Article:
Figure 6 shows the change of pH with time during the leaching experiment for a 1:20 ratio of deionized water with and without CO2 bubbling carried out over a period of 3 hours.

Fig. 6
figure 6

pH vs time for aluminum salt cake in deionized water and CO2-saturated water at 291 K (18 °C)

It can be observed in Figure 6 that as soon as the salt cake was added to the deionized water, the value of pH rose immediately from 6.5 to 8.75. This result may be indicative of the dissolution of a moisture layer on the surface of the salt cake containing some amount of ammonia. This NH3 is likely to have been produced by the hydrolysis of AlN in the moist air before the leaching process. After this initial rise, the pH value increased slowly to 9.0 because of the continuation of the hydrolysis reaction mainly according to Eqs. [2] and [4]. The corresponding curve for the experiment with CO2-saturated water showed only a marginal increase of pH from the initial value of 4.5 to 5.5, which is still in the acid range. Under such circumstances, the following reactions will occur:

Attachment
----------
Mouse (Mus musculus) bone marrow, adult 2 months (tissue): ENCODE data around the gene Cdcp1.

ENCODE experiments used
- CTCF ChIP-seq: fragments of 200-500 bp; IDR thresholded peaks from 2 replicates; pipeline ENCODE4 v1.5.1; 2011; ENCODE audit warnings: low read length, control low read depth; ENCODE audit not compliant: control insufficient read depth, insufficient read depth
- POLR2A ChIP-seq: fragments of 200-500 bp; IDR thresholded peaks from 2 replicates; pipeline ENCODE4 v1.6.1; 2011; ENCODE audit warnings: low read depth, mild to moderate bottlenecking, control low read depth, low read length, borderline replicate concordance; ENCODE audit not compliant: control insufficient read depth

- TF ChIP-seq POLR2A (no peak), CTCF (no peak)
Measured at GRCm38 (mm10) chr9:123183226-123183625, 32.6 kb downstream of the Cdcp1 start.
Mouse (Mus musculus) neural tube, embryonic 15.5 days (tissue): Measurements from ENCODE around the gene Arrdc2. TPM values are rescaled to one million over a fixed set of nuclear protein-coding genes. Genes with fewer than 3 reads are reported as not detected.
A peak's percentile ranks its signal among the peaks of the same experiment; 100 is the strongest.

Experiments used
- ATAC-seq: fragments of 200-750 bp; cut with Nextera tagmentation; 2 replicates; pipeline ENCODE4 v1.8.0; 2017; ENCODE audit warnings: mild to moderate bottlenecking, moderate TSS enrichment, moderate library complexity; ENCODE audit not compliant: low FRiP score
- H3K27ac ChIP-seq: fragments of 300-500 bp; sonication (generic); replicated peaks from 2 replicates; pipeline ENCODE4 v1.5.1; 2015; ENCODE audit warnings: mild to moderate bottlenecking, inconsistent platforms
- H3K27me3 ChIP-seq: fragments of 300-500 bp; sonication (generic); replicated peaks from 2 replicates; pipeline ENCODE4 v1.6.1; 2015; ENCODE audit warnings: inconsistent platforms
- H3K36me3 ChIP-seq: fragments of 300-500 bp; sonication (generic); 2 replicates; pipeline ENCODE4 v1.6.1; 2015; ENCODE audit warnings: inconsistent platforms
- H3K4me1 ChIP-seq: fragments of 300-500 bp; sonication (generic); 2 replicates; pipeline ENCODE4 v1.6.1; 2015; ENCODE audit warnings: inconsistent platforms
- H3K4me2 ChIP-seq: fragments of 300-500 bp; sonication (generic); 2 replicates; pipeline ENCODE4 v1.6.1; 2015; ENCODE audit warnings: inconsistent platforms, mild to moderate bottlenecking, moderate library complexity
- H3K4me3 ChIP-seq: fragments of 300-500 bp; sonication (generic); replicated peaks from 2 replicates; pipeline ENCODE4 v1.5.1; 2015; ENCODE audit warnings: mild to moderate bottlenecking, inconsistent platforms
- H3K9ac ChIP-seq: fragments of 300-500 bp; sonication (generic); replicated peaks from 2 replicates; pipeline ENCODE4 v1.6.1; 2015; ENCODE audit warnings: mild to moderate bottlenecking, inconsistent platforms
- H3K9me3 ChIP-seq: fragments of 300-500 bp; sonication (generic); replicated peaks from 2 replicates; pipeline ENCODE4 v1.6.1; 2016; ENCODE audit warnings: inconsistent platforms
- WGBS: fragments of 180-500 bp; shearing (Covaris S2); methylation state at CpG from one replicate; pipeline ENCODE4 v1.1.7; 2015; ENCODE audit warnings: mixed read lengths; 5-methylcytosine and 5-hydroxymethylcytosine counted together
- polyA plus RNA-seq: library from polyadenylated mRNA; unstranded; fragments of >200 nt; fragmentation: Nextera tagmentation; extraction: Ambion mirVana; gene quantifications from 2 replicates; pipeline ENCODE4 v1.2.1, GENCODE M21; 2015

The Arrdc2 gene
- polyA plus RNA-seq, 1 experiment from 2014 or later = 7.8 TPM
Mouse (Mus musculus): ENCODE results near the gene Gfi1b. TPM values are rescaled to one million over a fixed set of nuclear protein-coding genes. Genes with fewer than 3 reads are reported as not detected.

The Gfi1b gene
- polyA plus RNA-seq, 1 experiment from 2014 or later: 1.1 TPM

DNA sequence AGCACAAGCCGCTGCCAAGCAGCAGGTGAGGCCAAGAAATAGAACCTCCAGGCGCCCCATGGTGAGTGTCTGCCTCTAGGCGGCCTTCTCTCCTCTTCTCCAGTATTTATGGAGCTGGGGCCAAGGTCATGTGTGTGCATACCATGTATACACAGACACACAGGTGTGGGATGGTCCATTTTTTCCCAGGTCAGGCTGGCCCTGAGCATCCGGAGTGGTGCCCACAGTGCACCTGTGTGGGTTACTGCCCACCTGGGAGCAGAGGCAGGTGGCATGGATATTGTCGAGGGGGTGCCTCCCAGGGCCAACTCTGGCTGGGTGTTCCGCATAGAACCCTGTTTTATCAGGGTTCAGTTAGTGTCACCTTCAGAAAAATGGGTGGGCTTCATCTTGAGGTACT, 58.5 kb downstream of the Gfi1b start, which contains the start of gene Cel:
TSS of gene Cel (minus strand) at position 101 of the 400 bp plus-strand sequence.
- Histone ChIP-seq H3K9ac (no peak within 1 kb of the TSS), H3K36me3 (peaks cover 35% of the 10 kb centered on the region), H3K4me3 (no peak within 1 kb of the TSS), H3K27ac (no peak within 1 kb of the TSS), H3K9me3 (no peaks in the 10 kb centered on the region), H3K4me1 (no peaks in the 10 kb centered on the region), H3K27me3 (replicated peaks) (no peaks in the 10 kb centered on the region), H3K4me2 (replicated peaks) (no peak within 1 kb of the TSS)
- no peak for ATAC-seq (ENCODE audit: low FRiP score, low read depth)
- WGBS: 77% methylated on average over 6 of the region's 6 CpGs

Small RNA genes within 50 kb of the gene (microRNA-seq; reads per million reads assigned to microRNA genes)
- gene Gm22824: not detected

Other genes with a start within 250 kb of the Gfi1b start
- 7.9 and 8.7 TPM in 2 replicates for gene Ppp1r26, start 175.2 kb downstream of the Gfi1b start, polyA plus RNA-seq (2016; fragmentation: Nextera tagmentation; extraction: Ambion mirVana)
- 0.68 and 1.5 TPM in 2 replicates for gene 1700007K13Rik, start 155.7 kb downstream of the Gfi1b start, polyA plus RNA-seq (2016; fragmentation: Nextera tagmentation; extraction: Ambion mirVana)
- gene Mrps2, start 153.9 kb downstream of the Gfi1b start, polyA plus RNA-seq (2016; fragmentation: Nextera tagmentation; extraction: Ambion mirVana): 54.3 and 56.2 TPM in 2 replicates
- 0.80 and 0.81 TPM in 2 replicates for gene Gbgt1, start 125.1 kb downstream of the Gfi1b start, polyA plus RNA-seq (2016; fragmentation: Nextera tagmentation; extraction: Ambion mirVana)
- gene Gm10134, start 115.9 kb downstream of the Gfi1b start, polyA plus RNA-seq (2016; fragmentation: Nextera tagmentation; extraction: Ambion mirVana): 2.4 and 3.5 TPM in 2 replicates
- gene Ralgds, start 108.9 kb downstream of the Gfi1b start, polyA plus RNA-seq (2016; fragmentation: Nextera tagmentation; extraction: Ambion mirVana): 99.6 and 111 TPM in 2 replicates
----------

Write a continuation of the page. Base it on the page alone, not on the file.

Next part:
$$ {\text{NH}}_{3} + {\text{H}}_{2} {\text{O}} \rightleftarrows {{\text{NH}}_{4}}^{ + } + {\text{OH}}^{ - } $$
$$ {{\text{NH}}_{4}}^{ + } + {{\text{HCO}}_{3}}^{ - } \rightleftarrows {\text{NH}}_{4} {\text{HCO}}_{3} $$

During the leaching experiments, the ammonia gas generated would first dissolve in the leachant in the reaction bottle (Figure 4, marked (4)), but a small amount can escape to be absorbed in the absorption bottle (Figure 4, marked (7)). It will be interesting to know the mass of ammonium ions (presented as “ammonia”) in the solution in these two bottles in order to understand the extent of the hydrolysis reaction in both cases. Figure 7 presents the mass of “ammonia” in the reaction bottle when leaching was carried out both with deionized water as well as CO2-saturated water at different solid:liquid ratios and different leaching times.